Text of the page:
The archive of Professor Sir Robert Edwards, IVF pioneer, reveals his personal struggles: for recognition of an unsung female colleague and fair access to treatment for all.
The private papers of IVF pioneer, Professor Sir Robert Edwards, recently catalogued with the help of a grant from the Wellcome Trust, will open to the public at Cambridge University’s Churchill Archives Centre from Monday 10 June 2019.
Robert Edwards worked for over a decade on the research that led to the success of in vitro fertilisation to treat infertility. The big breakthrough came with the birth of the world’s first IVF baby, Louise Brown in 1978. Thereafter he established the world’s first IVF clinic, Bourn Hall in Cambridgeshire, in 1980. Throughout he worked alongside medical doctor, Patrick Steptoe, and clinical embryologist Jean Purdy. Since then it has been estimated that 6 million babies have been born through IVF all over the world.
Edwards was awarded the Nobel Prize in Physiology or Medicine in 2010 for the development of in vitro fertilisation, and was knighted in 2011. Neither award can be made posthumously, so acknowledgment came too late for Purdy and Steptoe who died in 1985 and 1988 respectively – but the discovery was a team effort.
Newly released letters from Edwards’ archive show his personal battle as he repeatedly fought for official recognition of Jean Purdy’s equal contribution towards the discovery of IVF. Her work as a woman in science has gone largely unrecognised when compared to Edwards and Steptoe.
In correspondence released between Edwards and Oldham Health Authority in the lead up to the unveiling of an official plaque to mark the birth of Louise Brown, Edwards argues numerous times for the inclusion of Jean Purdy’s name to sit alongside his own and that of Patrick Steptoe.
He writes arguing for fair recognition and states that Jean Purdy ‘travelled to Oldham with me for 10 years and contributed as much as I did to the project. Indeed, I regard her as an equal contributor to Patrick Steptoe and myself.’ Unfortunately his repeated appeals fell on deaf ears and Oldham Health Authority did not take on board his request and her name went unrecognised on the official plaque.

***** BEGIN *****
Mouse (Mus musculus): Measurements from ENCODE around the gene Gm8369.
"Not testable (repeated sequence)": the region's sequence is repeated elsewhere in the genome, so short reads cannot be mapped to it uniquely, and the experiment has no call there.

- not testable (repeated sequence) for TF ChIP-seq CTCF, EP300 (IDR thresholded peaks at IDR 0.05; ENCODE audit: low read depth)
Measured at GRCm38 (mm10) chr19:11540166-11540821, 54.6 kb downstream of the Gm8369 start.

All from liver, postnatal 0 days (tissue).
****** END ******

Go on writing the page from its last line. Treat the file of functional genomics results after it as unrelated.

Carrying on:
Purdy joined Edwards in 1968 and worked closely with him, travelling to California in 1969 to undertake key research on follicular fluid.
She continued to be instrumental in enabling the continued trials of IVF and in locating and organizing the adaptation of Bourn Hall as the world’s first IVF clinic. Meanwhile, as letters reveal, the National Health Service repeatedly declined to support IVF work, despite the numerous ways Edwards presented the case.
In a letter dated November 1974, Edwards writes to the Department of Health pointing out, ‘Our major concern is to help the many patients who could benefit by the rapid development of this method, for it could avoid many operations now carried out, which could become unnecessary.’
Again in Oct 1981 he writes to the Local Health Authority questioning the ethics and legality of withholding treatment because of lack of financial support: ‘…these patients have paid their contribution to the NHS and, now they want treatment, they are not being allowed to receive it. I cannot allow this situation to rest as it is, especially since, at long last you have been advised that it is professionally accepted that our approach offers the only hope of conception for some women… I cannot see any excuse for excluding one group of patients from the correct form of treatment.’
Cambridgeshire Health Authority replied to Edwards’ appeals for support, ‘Our current allocation is insufficient to maintain the service that we already provide. There is, therefore, no way in which the Health Authority can meet the expense of NHS patients attending your clinic.’
With the ethics and funding of IVF and other assisted reproductive technologies still open for discussion today – such as the cut in NHS funding for IVF treatment- the Edwards archive could add valuable context to the debate.
The papers will be invaluable for researchers in the history of science, but also in the history of ethics, social implications of medical developments, and political and media history. Edwards engaged with the ethics of IVF and there is a wealth of information in the archive on these matters.
Please get in touch with the team if you would like to make an appointment to view the papers:
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